I have been working on several new loads for various calibers lately but I haven’t been able to make it out to the range to test them out. Well, I finally made the time and took care of that.
The two loads I most wanted to test out were:
- .38 Special 148 Grain Hollow-based Wadcutters (HBWC) over Trail Boss powder
- .32 Smith & Wesson 77 Grain Lead Round-nosed (LRN) also using Trail Boss
I was really excited about using this particular powder because it is especially bulky and fills the cases very nicely. Unfortunately, these loads didn’t perform as well as I would have hoped. Neither resulted in the velocity I was hoping for. The .38 Special rounds were not going fast enough to stabilize and were keyholing the target. I will say that a 5/8ths inch long bullet traveling sideways at around 500 fet per second (fps) makes a fairly impressive hole in a paper target.
I am going back to a more traditional powder (probably Hodgden 700X) for both of these loads. While the loads were not a success the testing proved exactly what I needed it to do so from that perspective it was a success. My chronograph worked and showed me right what I needed to know.
Until I shot it…
I finished testing the two pistol loads I wanted to test so decided to get a little practice in while waiting to move over to the rifle range. Somehow one of my rounds hit the sunshade on the top of the unit and the whole thing took a nose dive into the dirt. That’s one of the problems and risks to this type of chrono and one I was willing to take as a trade off for the extra flexibility in the types of testing I could do (semi-auto handguns, bows and crossbows) and the price of the unit.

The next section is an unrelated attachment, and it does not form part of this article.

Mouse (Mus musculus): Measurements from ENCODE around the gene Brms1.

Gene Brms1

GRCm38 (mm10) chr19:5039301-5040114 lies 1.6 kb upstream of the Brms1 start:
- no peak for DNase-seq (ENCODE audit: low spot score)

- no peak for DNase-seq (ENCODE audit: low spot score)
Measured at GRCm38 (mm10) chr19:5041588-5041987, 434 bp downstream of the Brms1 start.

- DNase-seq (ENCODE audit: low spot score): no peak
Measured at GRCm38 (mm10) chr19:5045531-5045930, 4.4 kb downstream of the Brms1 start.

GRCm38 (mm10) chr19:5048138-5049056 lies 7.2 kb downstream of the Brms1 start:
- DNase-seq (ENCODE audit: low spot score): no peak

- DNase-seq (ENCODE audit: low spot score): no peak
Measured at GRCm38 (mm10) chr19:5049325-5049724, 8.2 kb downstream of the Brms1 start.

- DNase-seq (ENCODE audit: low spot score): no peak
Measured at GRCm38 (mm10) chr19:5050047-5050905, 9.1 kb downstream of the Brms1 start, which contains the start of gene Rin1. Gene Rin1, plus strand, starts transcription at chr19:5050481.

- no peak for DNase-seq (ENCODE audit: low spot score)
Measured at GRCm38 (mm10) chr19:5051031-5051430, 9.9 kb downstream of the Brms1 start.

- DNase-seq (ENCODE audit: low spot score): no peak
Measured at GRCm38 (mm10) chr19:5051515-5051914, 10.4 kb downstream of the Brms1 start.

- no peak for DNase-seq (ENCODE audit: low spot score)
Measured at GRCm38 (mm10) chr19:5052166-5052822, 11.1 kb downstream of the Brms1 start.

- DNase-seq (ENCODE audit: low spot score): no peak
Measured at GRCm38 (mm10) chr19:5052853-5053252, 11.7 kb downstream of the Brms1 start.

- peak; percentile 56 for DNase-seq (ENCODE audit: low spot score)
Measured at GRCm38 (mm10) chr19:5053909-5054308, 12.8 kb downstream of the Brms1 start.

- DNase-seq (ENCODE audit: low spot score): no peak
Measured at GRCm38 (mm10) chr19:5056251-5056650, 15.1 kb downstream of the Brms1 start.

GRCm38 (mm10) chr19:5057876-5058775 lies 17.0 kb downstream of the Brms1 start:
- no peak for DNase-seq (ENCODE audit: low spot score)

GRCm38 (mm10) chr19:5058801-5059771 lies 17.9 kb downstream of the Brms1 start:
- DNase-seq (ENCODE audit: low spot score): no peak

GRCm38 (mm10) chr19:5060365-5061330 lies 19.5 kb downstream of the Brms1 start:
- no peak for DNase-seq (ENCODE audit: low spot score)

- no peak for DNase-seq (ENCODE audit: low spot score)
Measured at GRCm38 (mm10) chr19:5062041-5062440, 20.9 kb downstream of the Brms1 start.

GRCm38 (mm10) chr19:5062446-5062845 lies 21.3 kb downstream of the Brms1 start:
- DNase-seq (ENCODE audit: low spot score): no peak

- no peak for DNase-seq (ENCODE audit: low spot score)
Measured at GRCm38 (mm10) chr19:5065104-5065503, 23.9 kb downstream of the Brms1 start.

I will probably have to replace the sunshade but I will have to work with it a bit to see if there is any other damage.
I have always liked the idea of a small red dot sight on my hunting rifle. At closer ranges it is quick to being on target. It makes the rifle lighter and easier to carry in heavy brush. Plus, I can shoot with two eyes open and still see my target.
I was pretty sure it would work well enough at closer distances but I wanted to see if my marksmanship and experience had improved enough that I could use it at longer ranges as well; 100 to 150 yards (I know that’s not a long distance to many of you). I had a Primary Arms red dot laying around so I mounted it on my Ruger American Ranch rifle in 7.62×39 (7.62 commie) and loaded the rifle in the bag.
The little red dot sure changed the weight of the rifle and its balance point. I liked that just as much as I thought I would. I sighted the little optic in at 25 yards with just a few clicks and was shooting just fine at that distance. Fifty yards was the same. No problem with hits.
OK, so much for this idea.
At that distance I was still hitting the target reasonably well. In fact, back when I first started shooting center fire rifles I would have been pretty happy with those groups on a scoped rifle. Easy center mass hits on a man sized target at that distance but I like to be more accurate than that when hunting. My groups opened up a little too much for what I would be comfortable with for hunting.
Plus at that distance the target was visible but not nearly as much as it would be with even a 2x optic. The extra magnification will help ensure that I am hitting exactly where I want on the animal and hitting exactly what I think I am. Another test that successfully failed. I will be going back to the 2×7 scope.
The one test I really wanted to do but didn’t get a chance to was to test some .308 Winchester loads I put together some time ago. By that time the heat was really starting to get to me so I was about ready to go. Besides, I had already shot my chrono so…
…I’ll just have to head back out there again soon
Take care and God bless.